• 24.
    Abramson, Nils H.
    KTH, School of Industrial Engineering and Management (ITM), Production Engineering, Metrology and Optics.
    Appearance of Objects at Relativistic Velocities, a Holographic Approach2010In: SEARCH FOR FUNDAMENTAL THEORY / [ed] Amoroso RL, Rowlands P, Jeffers S, MELVILLE, NY: AMER INST PHYSICS , 2010, Vol. 1316, p. 118-124Conference paper (Refereed)
    Abstract [en]

    A diagram borrowed from holographic interferometry has been applied to visualize phenomena in Special Relativity. It displays how a sphere of observation is by velocity elongated into an ellipsoid of observation and produces graphically all the well accepted equations of Einsteins Special Relativity. The Lorentz contraction, however, is explained as an elongation of the measuring rod, the meter, which by definition is based on either a specific number of wavelengths or the velocity of light multiplied by time. The diagram displays the total apparent object distortions including not only the Lorentz contraction but also larger apparent contractions and elongations caused by the classic Doppler Effect. The reasons of these deformations are the delays caused by variations in distance from observer to different parts of the moving object. In this paper we do not discuss the meaning of apparent, as compared to real, deformation.

  • 25.
    Abramson, Nils H.
    KTH, School of Industrial Engineering and Management (ITM), Production Engineering.
    Elliptic visualizing optical resolution and kinetic energy2017In: Applied Optics, ISSN 1559-128X, E-ISSN 2155-3165, Vol. 56, no 5, p. 1413-1416Article in journal (Refereed)
    Abstract [en]

    Diffraction limited resolution as introduced by Abbe is well established, but interference limited resolution was not well known until holographic interferometry was introduced. The holodiagram is used to simplify holography and in a new way visualize the distribution, ratio, and relation among resolutions of different optical techniques, including relativistic phenomena. Resolution, when measured by optical methods based on the number of wavelengths of light, is defined in the following as the minimum distance between resolvable points, or the largest object needed to be resolved. Everywhere in the diagram this resolution is represented by two orthogonal diagonals of rhombs.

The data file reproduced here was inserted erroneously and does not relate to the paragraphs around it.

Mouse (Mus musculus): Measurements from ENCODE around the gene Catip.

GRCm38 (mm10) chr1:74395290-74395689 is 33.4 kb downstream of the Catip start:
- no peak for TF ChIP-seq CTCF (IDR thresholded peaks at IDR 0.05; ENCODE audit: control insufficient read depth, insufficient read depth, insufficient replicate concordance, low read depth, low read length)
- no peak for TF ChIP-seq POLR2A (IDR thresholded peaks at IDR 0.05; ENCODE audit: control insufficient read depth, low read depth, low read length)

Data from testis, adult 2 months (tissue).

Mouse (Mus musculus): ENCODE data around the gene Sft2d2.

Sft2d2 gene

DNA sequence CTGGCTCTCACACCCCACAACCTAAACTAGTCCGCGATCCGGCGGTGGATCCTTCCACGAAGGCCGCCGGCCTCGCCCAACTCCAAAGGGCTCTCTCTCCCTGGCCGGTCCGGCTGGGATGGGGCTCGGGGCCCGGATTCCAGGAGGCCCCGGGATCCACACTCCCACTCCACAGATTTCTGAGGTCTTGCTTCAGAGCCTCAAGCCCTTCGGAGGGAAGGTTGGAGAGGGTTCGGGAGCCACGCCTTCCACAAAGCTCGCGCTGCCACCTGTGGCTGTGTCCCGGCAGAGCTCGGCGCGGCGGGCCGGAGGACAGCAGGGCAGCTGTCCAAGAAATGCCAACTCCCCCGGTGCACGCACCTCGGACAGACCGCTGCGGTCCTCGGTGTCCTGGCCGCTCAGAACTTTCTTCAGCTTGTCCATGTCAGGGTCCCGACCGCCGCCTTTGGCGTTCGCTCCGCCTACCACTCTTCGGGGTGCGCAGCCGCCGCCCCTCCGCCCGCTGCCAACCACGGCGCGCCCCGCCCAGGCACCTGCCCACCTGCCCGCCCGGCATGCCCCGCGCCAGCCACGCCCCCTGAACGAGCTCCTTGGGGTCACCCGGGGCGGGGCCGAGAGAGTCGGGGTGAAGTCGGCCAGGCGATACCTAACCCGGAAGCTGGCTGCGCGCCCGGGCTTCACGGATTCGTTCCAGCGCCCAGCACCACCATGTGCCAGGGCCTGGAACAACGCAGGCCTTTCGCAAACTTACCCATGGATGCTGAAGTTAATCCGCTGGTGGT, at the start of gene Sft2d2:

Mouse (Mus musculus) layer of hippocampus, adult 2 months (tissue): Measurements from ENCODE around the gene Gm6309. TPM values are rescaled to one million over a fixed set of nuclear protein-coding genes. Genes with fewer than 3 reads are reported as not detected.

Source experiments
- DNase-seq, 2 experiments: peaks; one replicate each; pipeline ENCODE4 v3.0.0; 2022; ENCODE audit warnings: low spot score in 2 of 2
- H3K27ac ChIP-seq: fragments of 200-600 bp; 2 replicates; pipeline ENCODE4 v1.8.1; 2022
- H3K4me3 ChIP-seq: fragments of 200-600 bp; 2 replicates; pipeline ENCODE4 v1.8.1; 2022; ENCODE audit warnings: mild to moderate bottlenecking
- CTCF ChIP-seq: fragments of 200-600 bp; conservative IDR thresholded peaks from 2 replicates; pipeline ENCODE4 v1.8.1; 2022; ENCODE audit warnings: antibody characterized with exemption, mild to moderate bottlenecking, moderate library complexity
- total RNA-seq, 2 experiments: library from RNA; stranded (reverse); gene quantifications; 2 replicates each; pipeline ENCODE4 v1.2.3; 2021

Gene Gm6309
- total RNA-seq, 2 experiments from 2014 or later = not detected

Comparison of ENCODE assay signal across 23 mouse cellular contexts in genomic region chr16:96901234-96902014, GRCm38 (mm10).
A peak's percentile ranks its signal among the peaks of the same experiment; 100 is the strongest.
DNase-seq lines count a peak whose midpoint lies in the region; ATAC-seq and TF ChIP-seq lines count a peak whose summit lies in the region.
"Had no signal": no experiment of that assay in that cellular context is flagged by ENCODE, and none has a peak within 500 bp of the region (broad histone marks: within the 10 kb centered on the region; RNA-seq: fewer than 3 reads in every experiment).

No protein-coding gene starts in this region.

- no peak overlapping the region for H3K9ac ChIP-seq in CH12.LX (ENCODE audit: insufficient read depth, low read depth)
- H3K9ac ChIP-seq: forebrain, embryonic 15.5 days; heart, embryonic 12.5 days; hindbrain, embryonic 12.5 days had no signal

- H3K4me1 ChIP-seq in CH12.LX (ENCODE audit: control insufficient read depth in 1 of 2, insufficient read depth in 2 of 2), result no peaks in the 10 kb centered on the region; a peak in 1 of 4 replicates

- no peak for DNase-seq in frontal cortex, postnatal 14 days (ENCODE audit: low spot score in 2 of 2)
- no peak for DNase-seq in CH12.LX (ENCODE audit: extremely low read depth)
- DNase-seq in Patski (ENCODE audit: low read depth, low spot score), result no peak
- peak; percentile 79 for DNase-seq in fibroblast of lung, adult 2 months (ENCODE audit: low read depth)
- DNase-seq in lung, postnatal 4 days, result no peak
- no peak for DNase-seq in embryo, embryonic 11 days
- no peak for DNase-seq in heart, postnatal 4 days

• 26.
    Abramson, Nils H.
    KTH, School of Industrial Engineering and Management (ITM), Production Engineering, Metrology and Optics.
    Holodiagram: elliptic visualizing interferometry, relativity, and light-in-flight2014In: Applied Optics, ISSN 1559-128X, E-ISSN 2155-3165, Vol. 53, no 11, p. 2398-2404Article in journal (Refereed)
    Abstract [en]

    In holographic interferometry, there is usually a static distance separating the point of illumination and the point of observation. In Special Relativity, this separation is dynamic and is caused by the velocity of the observer. The corrections needed to compensate for these separations are similar in the two fields. We use the ellipsoids of the holodiagram for measurement and in a graphic way to explain and evaluate optical resolution, gated viewing, radar, holography, three-dimensional interferometry, Special Relativity, and light-in-flight recordings. Lorentz contraction together with time dilation is explained as the result of the eccentricity of the measuring ellipsoid, caused by its velocity. The extremely thin ellipsoid of the very first light appears as a beam aimed directly at the observer, which might explain the wave or ray duality of light and entanglement. Finally, we introduce the concept of ellipsoids of observation.

  • 27.
    Abramson, Nils H.
    KTH, School of Industrial Engineering and Management (ITM).
    Holographic Metrology and Basic Physics2013In: Journal of Physics, Conference Series, ISSN 1742-6588, E-ISSN 1742-6596, Vol. 415, no 1, p. 012030-Article in journal (Refereed)
    Abstract [en]

    A short pulse of light is emitted from one point followed by a short observation from another point separated in space and time from the first. Even if space is full of scattering particles no sphere of expanding light is seen from outside by the observer, instead he finds himself inside an ellipsoid of light. We use this ellipsoid for measurement and in a graphic way to explain and evaluate optical resolution, gated viewing, radar, holography, 3-D interferometry and Special Relativity. In the later case the Lorentz Contraction together with the Time Dilation are explained as results of the eccentricity of the measuring ellipsoid, caused by its velocity. Finally, the extremely thin ellipsoid of the very first light appears as a beam aimed directly at the observer which might explain the wave or ray duality of light and entanglement.

  • 28.
    Abramson, Nils H.
    KTH, School of Industrial Engineering and Management (ITM), Production Engineering, Metrology and Optics.
    INSTANT RANDOM INFORMATION2010In: SEARCH FOR FUNDAMENTAL THEORY / [ed] Amoroso RL, Rowlands P, Jeffers S, MELVILLE, NY: AMER INST PHYSICS , 2010, Vol. 1316, p. 113-117Conference paper (Refereed)
    Abstract [en]